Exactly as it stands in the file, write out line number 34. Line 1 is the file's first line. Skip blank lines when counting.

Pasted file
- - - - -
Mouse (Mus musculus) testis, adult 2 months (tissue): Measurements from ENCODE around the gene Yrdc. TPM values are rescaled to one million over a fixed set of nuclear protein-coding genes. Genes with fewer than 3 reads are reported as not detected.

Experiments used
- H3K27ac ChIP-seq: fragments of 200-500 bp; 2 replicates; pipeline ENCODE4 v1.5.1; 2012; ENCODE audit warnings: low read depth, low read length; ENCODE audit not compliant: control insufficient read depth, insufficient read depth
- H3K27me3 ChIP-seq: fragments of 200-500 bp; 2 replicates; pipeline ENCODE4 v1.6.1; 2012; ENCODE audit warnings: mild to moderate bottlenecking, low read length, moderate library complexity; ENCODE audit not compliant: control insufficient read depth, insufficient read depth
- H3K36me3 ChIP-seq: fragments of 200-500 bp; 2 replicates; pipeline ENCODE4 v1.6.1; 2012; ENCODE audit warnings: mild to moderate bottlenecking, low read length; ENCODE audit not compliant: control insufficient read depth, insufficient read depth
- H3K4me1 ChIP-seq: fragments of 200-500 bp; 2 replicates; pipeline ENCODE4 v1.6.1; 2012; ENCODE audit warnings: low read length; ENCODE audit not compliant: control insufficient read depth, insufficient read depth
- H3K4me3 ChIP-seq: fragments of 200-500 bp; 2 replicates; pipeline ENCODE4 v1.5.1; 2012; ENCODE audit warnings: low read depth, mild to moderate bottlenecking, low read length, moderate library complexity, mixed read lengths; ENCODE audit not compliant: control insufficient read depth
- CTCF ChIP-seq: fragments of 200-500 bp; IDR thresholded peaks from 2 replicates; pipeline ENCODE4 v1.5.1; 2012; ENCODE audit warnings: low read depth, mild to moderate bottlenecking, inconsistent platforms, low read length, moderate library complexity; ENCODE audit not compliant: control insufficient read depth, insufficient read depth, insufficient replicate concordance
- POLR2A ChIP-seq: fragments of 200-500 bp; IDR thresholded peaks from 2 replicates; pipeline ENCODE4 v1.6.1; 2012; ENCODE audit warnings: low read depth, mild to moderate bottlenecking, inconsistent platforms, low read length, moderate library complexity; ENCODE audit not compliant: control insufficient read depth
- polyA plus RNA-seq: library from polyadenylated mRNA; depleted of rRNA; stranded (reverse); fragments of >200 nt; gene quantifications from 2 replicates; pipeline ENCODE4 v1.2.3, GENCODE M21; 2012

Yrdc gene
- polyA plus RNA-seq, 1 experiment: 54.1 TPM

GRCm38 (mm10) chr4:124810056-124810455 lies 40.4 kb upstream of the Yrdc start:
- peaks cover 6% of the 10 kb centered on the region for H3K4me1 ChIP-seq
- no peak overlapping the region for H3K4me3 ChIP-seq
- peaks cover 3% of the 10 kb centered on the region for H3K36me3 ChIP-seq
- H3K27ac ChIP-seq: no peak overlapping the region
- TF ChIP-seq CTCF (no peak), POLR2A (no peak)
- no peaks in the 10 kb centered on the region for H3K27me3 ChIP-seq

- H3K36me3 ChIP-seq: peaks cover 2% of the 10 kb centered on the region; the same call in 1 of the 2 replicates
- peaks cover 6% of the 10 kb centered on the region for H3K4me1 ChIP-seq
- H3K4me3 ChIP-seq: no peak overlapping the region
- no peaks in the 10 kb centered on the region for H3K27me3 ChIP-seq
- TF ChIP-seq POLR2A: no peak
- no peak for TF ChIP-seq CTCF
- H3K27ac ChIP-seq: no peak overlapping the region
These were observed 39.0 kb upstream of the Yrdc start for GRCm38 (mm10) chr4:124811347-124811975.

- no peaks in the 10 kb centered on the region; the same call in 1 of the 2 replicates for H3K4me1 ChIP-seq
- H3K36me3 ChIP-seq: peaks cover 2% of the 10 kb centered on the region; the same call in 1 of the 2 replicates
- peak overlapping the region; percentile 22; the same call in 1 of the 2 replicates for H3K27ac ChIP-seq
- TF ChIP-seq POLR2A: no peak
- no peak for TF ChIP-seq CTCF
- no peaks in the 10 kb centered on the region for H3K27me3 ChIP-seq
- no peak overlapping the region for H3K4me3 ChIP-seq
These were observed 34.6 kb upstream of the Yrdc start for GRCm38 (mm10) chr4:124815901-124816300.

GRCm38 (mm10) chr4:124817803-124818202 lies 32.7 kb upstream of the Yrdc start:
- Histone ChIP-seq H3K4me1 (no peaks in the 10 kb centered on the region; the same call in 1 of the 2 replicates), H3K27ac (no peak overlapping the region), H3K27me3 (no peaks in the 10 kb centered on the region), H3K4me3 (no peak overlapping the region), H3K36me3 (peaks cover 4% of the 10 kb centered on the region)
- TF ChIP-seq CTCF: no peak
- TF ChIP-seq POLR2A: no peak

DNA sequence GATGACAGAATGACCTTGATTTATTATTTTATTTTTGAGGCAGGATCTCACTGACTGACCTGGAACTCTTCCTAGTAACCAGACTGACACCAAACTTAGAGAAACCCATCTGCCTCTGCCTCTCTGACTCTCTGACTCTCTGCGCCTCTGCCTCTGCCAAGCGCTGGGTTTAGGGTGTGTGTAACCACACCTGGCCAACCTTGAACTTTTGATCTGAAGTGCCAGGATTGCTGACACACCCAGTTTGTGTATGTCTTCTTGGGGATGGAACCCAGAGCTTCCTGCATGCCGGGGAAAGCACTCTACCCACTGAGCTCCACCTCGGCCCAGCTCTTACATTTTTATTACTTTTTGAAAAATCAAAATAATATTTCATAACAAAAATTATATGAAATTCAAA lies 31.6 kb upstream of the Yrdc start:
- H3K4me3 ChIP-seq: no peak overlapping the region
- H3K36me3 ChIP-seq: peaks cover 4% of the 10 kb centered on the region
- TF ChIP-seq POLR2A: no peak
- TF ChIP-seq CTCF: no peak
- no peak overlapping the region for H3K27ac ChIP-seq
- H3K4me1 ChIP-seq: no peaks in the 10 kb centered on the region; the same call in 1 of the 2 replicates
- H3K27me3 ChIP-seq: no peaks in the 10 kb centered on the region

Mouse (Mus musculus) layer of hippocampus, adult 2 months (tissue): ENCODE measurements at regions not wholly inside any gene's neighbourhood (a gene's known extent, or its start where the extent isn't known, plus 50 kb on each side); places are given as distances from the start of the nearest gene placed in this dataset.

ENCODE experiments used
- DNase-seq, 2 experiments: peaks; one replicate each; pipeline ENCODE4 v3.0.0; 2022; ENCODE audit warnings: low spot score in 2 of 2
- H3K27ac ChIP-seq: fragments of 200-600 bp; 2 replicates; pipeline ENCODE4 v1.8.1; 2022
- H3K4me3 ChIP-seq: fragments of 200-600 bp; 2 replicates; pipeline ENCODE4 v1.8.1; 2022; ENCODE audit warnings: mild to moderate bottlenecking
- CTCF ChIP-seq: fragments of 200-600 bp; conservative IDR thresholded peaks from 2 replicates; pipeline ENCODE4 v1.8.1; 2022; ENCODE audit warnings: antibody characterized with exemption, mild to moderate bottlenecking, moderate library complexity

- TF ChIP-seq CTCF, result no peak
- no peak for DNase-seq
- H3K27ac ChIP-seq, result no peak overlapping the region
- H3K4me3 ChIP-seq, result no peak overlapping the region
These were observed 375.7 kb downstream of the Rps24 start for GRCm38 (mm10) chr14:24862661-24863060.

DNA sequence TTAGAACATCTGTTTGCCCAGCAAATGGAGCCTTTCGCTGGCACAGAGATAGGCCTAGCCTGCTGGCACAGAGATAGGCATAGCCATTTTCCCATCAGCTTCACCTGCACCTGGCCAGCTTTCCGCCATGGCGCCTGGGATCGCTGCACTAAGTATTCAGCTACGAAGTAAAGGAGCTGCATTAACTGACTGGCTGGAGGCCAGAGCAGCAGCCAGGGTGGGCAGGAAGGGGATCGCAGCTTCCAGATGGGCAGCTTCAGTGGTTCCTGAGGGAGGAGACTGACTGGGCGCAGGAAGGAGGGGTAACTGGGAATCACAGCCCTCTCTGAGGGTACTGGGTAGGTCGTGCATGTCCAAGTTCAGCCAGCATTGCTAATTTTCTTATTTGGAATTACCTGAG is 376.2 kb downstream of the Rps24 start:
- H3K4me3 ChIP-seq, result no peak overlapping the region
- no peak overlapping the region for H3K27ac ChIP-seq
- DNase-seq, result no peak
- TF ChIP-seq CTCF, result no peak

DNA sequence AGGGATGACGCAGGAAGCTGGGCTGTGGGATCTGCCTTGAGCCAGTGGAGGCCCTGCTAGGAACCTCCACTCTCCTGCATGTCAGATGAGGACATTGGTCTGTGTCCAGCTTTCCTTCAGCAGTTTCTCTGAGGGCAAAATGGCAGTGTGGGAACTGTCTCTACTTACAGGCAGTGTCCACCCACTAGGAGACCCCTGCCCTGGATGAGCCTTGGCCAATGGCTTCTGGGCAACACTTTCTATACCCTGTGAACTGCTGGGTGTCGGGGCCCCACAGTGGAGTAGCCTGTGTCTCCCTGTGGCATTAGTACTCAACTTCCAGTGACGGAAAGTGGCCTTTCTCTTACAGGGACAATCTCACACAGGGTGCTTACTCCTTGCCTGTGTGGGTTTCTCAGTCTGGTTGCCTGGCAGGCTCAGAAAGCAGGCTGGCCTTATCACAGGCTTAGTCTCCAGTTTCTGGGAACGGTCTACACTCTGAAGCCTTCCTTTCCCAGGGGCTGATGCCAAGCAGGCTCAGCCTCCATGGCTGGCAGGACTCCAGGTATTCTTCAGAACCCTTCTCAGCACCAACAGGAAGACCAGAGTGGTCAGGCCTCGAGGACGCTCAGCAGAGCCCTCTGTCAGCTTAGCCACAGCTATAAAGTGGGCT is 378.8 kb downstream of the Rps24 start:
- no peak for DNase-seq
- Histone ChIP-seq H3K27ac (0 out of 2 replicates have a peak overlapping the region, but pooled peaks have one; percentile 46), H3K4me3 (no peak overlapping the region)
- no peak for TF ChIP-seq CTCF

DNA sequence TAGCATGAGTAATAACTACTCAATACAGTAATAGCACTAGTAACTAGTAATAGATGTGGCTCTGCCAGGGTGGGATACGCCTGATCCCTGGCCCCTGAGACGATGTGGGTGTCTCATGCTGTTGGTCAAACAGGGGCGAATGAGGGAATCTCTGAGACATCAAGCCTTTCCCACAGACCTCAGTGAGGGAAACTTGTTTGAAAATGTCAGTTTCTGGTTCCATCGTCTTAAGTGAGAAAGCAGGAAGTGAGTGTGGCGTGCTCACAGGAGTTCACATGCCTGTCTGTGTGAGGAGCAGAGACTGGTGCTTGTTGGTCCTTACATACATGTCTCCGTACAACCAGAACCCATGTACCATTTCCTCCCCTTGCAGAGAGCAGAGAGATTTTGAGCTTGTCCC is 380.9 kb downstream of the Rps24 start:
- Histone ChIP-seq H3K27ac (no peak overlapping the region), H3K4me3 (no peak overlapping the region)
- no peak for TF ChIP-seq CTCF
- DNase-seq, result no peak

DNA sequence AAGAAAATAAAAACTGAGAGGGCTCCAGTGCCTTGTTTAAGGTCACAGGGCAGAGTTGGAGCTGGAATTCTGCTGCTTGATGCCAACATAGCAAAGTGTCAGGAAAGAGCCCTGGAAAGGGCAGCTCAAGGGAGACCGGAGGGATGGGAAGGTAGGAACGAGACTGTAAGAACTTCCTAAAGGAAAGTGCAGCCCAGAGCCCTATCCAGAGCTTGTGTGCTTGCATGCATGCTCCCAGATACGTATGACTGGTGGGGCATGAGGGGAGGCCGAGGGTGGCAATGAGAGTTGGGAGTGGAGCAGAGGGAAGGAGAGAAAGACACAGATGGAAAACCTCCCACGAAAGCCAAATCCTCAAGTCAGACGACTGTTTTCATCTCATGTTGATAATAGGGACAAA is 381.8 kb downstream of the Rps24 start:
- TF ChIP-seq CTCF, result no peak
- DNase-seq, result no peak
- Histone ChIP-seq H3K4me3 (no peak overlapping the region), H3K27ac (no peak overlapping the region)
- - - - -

- no peak overlapping the region for H3K4me3 ChIP-seq